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The Biodiversity Bargaining Problem

Author

Listed:
  • Rupert Gatti

    ()

  • Timo Goeschl

    ()

  • Ben Groom

    ()

  • Timothy Swanson

    ()

Abstract

This paper describes global biodiversity conservation as a co-operative bargaining problem. We model an interdependent ‘technology rich’ North and a ‘gene rich’ South who must co-operate in the biotechnology sector in order to combine their unique and essential resources and maximise global surplus. Chief among the ideas presented here is that, in a manner similar to the ‘rational threats’ idea posited by Nash (1953), and in line with observations of pre-contractual bargaining over biodiversity conservation in Latin America (World Bank 2003), destruction of biological resources represents a real source of bargaining power to the South in determining the bargaining outcome. Not only this, but current institutional arrangements relevant to the biodiversity bargaining problem, namely the incremental cost approach enshrined in the CBD and IPRs for innovation enshrined in TRIPS, can be shown to offer a second-best solution. These arrangements may induce the strategic incentives in the game of surplus division.
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Suggested Citation

  • Rupert Gatti & Timo Goeschl & Ben Groom & Timothy Swanson, 2011. "The Biodiversity Bargaining Problem," Environmental & Resource Economics, Springer;European Association of Environmental and Resource Economists, vol. 48(4), pages 609-628, April.
  • Handle: RePEc:kap:enreec:v:48:y:2011:i:4:p:609-628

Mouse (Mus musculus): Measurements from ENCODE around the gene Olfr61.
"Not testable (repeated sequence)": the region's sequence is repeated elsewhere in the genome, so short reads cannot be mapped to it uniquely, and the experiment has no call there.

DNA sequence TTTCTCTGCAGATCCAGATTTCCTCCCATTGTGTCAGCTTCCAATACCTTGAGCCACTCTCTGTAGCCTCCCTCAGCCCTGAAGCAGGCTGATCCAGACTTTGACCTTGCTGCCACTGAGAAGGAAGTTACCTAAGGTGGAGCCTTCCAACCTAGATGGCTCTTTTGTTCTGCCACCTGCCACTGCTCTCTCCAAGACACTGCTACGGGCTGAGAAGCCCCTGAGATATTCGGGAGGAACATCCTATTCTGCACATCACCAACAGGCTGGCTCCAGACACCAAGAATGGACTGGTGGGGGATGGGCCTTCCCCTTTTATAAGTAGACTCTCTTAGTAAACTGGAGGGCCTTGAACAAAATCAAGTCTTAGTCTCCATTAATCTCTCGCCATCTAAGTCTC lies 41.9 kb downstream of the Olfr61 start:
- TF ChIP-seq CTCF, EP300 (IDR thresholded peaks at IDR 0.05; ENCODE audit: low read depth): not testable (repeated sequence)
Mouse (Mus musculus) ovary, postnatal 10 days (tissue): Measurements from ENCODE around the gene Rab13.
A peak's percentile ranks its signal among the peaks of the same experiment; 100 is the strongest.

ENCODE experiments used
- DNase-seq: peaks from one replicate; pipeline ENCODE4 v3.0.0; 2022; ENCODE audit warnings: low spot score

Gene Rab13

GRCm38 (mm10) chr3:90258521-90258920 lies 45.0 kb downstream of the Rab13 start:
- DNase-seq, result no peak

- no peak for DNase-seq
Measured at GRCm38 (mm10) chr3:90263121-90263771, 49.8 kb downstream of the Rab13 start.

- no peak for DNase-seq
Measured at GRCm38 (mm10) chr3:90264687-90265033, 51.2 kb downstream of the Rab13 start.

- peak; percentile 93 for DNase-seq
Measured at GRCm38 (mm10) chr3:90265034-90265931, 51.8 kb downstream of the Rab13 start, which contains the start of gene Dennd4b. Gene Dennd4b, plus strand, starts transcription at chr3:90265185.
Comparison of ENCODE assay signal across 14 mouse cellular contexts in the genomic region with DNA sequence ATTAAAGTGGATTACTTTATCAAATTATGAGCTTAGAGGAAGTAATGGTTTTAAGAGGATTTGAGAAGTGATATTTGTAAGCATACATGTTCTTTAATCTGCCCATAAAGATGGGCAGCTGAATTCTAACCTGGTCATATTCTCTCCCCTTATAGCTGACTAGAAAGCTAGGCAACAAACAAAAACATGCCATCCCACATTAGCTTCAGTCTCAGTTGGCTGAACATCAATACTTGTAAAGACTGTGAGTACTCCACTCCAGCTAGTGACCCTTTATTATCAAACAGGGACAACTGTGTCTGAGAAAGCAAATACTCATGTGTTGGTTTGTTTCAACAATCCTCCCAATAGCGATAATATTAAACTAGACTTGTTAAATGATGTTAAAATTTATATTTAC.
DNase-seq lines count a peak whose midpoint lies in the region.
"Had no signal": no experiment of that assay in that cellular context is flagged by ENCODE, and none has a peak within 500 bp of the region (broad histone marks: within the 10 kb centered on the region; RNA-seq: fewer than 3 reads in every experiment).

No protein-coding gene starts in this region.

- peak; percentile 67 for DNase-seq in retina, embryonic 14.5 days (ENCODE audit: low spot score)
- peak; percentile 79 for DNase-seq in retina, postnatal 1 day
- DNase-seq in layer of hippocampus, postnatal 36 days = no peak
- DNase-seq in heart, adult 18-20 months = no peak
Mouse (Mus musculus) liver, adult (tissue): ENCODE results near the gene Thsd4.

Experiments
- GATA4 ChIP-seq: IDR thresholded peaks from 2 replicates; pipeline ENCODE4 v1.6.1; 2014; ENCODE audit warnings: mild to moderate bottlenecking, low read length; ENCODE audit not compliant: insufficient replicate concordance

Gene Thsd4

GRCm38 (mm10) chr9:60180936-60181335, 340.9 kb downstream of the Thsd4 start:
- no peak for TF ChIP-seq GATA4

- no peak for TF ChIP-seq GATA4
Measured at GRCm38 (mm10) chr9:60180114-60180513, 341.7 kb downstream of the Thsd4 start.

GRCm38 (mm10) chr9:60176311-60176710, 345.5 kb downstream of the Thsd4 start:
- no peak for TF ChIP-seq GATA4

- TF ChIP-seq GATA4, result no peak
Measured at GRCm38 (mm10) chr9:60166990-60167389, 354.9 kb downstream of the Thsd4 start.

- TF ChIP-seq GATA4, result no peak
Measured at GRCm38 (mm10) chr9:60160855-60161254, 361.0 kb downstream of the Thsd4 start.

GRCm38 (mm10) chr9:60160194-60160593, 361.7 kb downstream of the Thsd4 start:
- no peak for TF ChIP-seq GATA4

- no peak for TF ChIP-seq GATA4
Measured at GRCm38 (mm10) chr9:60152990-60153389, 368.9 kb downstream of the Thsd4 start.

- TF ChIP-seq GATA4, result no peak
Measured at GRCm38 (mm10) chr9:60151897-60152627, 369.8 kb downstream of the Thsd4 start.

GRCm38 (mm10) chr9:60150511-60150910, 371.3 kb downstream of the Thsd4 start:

DOI: 10.1007/s10640-010-9416-z
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    References listed on IDEAS

    as
    1. Timo Goeschl & Timothy Swanson, 2002. "The Social Value of Biodiversity for R&D," Environmental & Resource Economics, Springer;European Association of Environmental and Resource Economists, vol. 22(4), pages 477-504, August.
    2. Nash, John, 1953. "Two-Person Cooperative Games," Econometrica, Econometric Society, vol. 21(1), pages 128-140, April.
    3. Grossman, Sanford J & Hart, Oliver D, 1986. "The Costs and Benefits of Ownership: A Theory of Vertical and Lateral Integration," Journal of Political Economy, University of Chicago Press, vol. 94(4), pages 691-719, August.
    4. Kassar, Ilhem & Lasserre, Pierre, 2004. "Species preservation and biodiversity value: a real options approach," Journal of Environmental Economics and Management, Elsevier, vol. 48(2), pages 857-879, September.
    5. Timo Goeschl & Timothy Swanson, 2003. "Pests, Plagues, and Patents," Journal of the European Economic Association, MIT Press, vol. 1(2-3), pages 561-575, 04/05.
    6. Timo Goeschl & Timothy Swanson, 2003. "On Biology and Technology: The Economics of Managing Biotechnologies," Working Papers 2003.42, Fondazione Eni Enrico Mattei.
    7. Susanne Droege & Birgit Soete, 2001. "Trade-Related Intellectual Property Rights, North-South Trade, and Biological Diversity," Environmental & Resource Economics, Springer;European Association of Environmental and Resource Economists, vol. 19(2), pages 149-163, June.
    8. Swanson, Timothy, 1996. "The reliance of northern economies on southern biodiversity: biodiversity as information," Ecological Economics, Elsevier, vol. 17(1), pages 1-8, April.
    9. Angelsen, Arild & Kaimowitz, David, 1999. "Rethinking the Causes of Deforestation: Lessons from Economic Models," World Bank Research Observer, World Bank Group, vol. 14(1), pages 73-98, February.
    10. Lutz-Alexander Bush & Shouyong Shi & Quan Wen, 1998. "Bargaining with Surplus Destruction," Canadian Journal of Economics, Canadian Economics Association, vol. 31(4), pages 915-932, November.